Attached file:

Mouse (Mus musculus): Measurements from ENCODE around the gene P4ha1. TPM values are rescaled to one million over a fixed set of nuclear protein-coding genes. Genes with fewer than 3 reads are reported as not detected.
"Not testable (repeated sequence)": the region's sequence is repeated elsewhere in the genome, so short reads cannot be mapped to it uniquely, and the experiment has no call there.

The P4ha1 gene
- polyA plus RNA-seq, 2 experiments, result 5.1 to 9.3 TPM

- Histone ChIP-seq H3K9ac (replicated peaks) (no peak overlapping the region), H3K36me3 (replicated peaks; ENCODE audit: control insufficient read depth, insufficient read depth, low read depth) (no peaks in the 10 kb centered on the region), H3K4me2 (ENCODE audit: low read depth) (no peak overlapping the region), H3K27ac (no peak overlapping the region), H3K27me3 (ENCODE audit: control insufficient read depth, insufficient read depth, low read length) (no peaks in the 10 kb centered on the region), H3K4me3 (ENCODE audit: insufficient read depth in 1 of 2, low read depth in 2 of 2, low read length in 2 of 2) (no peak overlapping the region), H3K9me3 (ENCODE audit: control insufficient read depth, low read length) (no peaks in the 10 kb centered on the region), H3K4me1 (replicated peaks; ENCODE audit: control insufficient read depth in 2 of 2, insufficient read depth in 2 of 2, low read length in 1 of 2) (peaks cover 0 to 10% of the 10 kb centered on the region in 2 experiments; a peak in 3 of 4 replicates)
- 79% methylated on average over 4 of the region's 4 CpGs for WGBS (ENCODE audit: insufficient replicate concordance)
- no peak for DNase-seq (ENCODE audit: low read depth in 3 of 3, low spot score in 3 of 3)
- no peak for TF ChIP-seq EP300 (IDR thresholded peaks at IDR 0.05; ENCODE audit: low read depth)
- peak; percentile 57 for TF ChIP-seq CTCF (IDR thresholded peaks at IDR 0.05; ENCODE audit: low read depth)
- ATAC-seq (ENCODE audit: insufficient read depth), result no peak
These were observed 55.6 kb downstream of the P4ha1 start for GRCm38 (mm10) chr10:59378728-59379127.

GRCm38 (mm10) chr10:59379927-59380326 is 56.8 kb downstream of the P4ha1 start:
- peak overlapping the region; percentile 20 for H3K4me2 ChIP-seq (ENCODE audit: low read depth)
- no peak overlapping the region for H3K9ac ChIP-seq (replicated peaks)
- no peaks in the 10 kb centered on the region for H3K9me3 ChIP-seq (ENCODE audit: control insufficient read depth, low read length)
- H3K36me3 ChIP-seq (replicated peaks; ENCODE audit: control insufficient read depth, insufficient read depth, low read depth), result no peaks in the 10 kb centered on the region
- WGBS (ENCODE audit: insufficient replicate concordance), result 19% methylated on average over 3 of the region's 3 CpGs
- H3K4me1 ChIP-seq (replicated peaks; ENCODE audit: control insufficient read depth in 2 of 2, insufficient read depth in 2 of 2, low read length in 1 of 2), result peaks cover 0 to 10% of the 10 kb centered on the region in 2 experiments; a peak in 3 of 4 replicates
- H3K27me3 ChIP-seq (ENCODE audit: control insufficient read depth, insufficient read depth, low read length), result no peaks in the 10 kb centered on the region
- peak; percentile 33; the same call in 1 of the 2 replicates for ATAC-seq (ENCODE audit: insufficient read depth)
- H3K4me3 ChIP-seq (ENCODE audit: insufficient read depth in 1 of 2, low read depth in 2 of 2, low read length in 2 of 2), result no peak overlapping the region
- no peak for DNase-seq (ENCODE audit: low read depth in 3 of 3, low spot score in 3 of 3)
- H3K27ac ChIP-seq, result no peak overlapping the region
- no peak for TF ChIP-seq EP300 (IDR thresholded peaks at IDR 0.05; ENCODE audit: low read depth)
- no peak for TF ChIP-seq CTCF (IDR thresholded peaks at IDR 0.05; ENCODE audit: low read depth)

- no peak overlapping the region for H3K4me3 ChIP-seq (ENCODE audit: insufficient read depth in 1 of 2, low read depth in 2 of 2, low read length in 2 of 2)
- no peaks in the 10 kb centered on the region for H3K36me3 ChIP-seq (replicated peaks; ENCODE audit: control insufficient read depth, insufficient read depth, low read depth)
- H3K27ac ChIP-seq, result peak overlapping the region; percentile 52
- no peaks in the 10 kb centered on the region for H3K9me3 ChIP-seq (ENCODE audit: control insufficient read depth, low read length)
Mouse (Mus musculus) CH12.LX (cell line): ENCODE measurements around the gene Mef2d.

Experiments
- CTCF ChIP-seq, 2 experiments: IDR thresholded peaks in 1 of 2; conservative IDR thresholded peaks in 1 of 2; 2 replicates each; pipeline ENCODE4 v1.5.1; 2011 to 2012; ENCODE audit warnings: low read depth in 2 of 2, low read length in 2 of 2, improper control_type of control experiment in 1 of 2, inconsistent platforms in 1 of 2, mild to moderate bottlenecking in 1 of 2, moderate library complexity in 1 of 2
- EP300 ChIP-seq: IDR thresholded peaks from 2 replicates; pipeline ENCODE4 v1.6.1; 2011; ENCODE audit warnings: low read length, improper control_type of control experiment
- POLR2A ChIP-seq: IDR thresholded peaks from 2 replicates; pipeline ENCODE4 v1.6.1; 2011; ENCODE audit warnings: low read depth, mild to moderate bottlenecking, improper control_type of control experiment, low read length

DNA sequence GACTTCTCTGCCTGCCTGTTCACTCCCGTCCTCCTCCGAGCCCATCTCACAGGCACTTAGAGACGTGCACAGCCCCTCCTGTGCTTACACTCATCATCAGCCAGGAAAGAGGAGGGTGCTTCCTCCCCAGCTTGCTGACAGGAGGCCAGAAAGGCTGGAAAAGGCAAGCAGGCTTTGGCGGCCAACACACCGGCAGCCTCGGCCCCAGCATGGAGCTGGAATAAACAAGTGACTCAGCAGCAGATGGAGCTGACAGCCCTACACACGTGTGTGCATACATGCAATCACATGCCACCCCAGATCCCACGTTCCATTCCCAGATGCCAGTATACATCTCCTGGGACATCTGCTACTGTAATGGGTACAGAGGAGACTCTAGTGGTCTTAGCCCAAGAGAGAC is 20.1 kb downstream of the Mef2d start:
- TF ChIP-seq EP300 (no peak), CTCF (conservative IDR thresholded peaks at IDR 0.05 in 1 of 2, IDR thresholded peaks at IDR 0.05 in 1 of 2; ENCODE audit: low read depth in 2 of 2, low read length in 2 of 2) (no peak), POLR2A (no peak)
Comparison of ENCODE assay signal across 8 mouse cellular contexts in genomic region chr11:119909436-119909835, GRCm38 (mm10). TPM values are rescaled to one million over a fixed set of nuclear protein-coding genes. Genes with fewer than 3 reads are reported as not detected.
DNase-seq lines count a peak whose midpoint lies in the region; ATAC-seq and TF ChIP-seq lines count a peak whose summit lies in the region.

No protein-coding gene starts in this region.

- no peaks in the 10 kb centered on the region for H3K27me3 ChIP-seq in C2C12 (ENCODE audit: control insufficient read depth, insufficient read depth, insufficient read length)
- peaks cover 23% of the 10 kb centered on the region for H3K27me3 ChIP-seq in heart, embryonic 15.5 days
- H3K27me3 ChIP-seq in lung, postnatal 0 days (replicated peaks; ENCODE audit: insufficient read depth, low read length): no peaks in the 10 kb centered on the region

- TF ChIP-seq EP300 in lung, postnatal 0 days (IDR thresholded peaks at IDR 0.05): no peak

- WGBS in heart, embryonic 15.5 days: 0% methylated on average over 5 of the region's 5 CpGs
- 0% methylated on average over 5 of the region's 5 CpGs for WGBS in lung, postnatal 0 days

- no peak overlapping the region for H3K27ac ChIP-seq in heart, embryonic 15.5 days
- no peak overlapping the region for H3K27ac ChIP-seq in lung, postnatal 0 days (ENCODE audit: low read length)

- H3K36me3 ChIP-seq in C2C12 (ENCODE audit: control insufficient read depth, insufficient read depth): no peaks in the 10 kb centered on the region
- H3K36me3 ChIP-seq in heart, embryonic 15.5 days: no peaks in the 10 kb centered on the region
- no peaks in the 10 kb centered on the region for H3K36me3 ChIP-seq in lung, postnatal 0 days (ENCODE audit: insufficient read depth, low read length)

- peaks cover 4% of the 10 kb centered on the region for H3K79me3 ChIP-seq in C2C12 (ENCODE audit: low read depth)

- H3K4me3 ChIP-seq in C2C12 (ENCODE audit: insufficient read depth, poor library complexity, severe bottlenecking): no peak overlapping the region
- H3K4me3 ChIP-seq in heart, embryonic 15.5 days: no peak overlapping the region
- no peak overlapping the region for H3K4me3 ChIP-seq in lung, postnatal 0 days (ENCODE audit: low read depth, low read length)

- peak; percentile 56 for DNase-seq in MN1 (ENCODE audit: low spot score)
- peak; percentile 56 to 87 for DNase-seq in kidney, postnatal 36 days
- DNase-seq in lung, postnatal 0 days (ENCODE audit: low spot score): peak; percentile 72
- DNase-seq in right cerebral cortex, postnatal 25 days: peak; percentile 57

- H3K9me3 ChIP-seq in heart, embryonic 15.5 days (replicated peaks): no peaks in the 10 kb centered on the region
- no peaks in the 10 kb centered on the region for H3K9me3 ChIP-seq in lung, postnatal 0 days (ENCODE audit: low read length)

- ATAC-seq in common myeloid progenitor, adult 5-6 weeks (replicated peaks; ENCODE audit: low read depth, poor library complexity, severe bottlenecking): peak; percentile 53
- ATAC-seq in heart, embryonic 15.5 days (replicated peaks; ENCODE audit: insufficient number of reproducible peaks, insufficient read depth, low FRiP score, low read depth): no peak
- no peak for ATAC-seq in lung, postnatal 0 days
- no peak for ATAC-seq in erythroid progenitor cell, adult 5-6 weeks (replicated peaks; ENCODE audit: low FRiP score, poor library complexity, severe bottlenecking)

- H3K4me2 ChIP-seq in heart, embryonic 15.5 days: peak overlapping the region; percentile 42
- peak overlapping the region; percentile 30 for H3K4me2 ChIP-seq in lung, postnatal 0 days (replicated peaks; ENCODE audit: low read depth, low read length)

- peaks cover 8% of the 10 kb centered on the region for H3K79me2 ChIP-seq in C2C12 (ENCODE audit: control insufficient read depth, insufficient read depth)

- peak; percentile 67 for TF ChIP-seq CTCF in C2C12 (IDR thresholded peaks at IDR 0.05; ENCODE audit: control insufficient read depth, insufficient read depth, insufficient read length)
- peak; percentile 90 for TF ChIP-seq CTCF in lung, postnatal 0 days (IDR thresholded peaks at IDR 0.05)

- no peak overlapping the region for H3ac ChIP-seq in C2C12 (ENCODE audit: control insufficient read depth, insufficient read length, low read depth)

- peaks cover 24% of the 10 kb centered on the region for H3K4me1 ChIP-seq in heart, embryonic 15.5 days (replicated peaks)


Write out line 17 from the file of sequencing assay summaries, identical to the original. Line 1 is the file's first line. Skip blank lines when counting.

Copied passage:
- WGBS (ENCODE audit: insufficient replicate concordance), result 19% methylated on average over 3 of the region's 3 CpGs